Language is our tool for communication. We can use it well, or we can use it badly, but it is something we create and use, a democracy of sounds and scribbles.
We're seeing increasing attempts by big business to change all that. Spend enough money and you can make common words illegal. I was horrified to read about this in connection to the Olympics: The Independent, Marketing Week, Examiner and so on have all covered it. More commentary here, here and here. We've already had companies branding common words, taking ownership of them. Now we are seeing tentative attempts to ban use of common words to protect commercial interests. I recently read about an author whose children's fantasy novel included animals setting up the 'animal olympics'. He was told he would have to use a different word than 'olympics' because of the threat of litigation. Since when did a group gain ownership of an adjective for a place - Olympia - where games were held before corporations existed?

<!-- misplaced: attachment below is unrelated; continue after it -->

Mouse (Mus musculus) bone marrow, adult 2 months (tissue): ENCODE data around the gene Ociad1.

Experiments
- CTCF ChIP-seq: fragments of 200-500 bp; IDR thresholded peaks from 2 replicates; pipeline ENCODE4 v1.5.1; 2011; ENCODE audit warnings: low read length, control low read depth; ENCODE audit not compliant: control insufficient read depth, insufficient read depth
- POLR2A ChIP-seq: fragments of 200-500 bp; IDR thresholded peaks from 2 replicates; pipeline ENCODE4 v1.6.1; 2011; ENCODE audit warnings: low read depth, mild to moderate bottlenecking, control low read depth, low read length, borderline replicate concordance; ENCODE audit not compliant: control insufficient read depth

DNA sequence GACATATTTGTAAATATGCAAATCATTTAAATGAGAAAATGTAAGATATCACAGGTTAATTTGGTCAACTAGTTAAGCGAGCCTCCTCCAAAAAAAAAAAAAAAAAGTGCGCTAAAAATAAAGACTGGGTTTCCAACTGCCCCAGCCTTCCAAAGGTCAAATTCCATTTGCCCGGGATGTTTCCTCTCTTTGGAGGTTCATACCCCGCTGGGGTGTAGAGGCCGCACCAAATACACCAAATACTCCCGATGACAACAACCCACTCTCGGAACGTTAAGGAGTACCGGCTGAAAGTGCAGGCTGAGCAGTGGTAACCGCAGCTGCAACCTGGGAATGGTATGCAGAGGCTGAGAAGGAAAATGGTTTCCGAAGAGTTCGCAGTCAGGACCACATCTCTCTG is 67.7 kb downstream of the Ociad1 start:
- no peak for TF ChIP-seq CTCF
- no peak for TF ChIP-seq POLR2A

"Don't you see that the whole aim of Newspeak is to narrow the range of thought? In the end we shall make thoughtcrime literally impossible, because there will be no words in which to express it. Every concept that can ever be needed, will be expressed by exactly one word, with its meaning rigidly defined and all its subsidiary meanings rubbed out and forgotten."tax breaks and so no. However, they claim they are doing it because they out of altruism. That is clearly untrue. Altruism does not call attention to itself. If sponsoring companies are foghorning their money-splashing from every lamp-post then their motivation was in order to gain recognition, not out of goodwill. And that is why there is this clampdown on the use of words (and even bans on products that compete with sponsors e.g. Visa, McDonalds). I certainly won't be supporting the toxic junkfood Olympics.
A quote from Chapter 5 of George Orwell's amazing and terrifying novel, Nineteen Eighty-Four.
Apologies for the rant, but I had to get that off my chest!